Democratic members have raised a novel argument under the Fourteenth Amendment that the refusal to raise the debt ceiling is unconstitutional. For full disclosure, I was asked about this argument weeks ago by members who believe that forcing the country to default would be not just catastrophic but unconstitutional. I will be discussing this topic today on CNN and tonight on Countdown.
The relevant language of the Fourteenth Amendment states:
The argument goes that Section 4 of the Fourteenth Amendment declares:
“The validity of the public debt of the United States, authorized by law, including debts incurred for payment of pensions and bounties for services in suppressing insurrection or rebellion, shall not be questioned. But neither the United States nor any State shall assume or pay any debt or obligation incurred in aid of insurrection or rebellion against the United States, or any claim for the loss or emancipation of any slave; but all such debts, obligations and claims shall be held illegal and void.”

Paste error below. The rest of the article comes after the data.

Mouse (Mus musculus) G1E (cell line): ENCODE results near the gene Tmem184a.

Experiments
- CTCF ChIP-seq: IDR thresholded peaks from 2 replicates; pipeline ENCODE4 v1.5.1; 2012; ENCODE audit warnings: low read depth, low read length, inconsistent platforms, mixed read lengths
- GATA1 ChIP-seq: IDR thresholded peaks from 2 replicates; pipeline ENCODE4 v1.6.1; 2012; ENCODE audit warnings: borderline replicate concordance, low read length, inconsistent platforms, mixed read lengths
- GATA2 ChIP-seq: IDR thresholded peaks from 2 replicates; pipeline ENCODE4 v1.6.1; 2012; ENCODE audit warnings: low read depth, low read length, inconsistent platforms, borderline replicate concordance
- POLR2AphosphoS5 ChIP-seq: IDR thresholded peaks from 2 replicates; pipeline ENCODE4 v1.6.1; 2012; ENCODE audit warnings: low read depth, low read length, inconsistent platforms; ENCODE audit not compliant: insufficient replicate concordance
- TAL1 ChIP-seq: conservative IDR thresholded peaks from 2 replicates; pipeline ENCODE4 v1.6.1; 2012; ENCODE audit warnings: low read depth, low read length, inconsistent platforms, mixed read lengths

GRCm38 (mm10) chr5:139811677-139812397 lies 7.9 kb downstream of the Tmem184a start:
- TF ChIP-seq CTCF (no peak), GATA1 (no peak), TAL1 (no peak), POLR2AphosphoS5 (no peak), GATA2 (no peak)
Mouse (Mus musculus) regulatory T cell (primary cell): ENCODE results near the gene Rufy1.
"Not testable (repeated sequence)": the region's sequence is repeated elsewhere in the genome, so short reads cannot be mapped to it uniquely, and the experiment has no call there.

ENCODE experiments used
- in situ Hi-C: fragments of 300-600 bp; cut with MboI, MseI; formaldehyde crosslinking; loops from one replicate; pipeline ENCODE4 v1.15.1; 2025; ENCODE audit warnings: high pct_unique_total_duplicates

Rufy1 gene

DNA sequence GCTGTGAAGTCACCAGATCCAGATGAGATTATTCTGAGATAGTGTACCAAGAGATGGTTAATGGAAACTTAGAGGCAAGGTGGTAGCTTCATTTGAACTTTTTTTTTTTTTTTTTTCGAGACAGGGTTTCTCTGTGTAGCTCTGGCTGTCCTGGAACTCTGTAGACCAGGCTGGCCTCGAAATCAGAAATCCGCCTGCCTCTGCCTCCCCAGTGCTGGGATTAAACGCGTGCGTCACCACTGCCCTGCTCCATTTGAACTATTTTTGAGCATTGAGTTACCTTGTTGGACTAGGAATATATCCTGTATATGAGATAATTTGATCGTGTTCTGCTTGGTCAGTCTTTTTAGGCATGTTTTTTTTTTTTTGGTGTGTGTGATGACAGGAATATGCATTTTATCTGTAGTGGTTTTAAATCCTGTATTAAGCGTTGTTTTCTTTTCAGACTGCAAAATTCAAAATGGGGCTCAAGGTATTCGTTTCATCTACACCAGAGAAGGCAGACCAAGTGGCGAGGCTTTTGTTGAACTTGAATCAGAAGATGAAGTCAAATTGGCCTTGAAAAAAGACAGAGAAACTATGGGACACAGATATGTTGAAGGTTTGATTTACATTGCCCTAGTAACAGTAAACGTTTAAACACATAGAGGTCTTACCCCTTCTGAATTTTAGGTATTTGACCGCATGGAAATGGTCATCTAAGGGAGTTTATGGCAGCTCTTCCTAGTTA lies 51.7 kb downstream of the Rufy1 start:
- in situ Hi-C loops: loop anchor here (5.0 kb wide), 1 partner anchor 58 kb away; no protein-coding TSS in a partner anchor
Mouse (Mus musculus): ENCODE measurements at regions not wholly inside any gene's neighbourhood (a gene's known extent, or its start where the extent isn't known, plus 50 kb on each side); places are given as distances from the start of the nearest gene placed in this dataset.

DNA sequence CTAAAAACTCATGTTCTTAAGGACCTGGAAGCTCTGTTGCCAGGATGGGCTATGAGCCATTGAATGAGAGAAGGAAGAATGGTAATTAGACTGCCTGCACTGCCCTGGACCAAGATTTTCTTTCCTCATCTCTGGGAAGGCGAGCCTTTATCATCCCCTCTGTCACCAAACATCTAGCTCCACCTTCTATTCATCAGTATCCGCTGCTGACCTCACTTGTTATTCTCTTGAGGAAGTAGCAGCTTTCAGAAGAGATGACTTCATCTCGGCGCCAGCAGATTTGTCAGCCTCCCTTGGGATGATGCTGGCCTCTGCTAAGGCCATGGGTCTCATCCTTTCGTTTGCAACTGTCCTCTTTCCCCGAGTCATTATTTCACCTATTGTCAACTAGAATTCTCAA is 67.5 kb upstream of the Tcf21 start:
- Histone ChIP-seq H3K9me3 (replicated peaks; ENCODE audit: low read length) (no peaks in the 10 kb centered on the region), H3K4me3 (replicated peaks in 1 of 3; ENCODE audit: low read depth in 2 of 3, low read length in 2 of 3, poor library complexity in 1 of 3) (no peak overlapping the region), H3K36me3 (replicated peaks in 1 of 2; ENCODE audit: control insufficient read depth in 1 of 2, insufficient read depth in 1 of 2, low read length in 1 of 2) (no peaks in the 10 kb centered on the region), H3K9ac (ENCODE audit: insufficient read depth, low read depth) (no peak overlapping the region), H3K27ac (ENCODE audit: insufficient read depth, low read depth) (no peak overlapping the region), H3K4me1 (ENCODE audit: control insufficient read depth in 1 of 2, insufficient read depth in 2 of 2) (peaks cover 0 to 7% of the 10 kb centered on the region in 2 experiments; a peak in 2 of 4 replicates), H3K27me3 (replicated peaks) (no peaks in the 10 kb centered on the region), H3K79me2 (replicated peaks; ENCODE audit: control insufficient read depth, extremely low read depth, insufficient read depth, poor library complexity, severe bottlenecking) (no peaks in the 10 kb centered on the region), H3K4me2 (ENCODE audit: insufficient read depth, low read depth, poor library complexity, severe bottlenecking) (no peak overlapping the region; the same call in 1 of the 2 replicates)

The argument goes that, by not lifting the debt limit, Congress is “questioning” “the validity of the public debt of the United States.” Under this logic, advocates are encouraging President Obama to simply pay the debts in accordance with the Constitution. That would be an extreme step that would add a constitutional crisis to an economic crisis.
The “authorized by law” clause could present an interesting debate since the debt ceiling is part of a federal statute — though conversely so is the obligation to pay things like social security.
The language is certainly written in absolute terms but it is not likely that a court would rule that it makes a failure to lift the debt ceiling unconstitutional. Congress can argue that it fully intends to pay its debts, but that there is a political dispute over how and when. They can argue that they were not challenging the “validity” of the debt but the priority in the payment. The United States will still be fully liable for the debt and the interest.
Of course, as with the Libyan War, the Administration could trigger the constitutional fight on the belief that no one will be able to get standing to challenge its payment of the debt.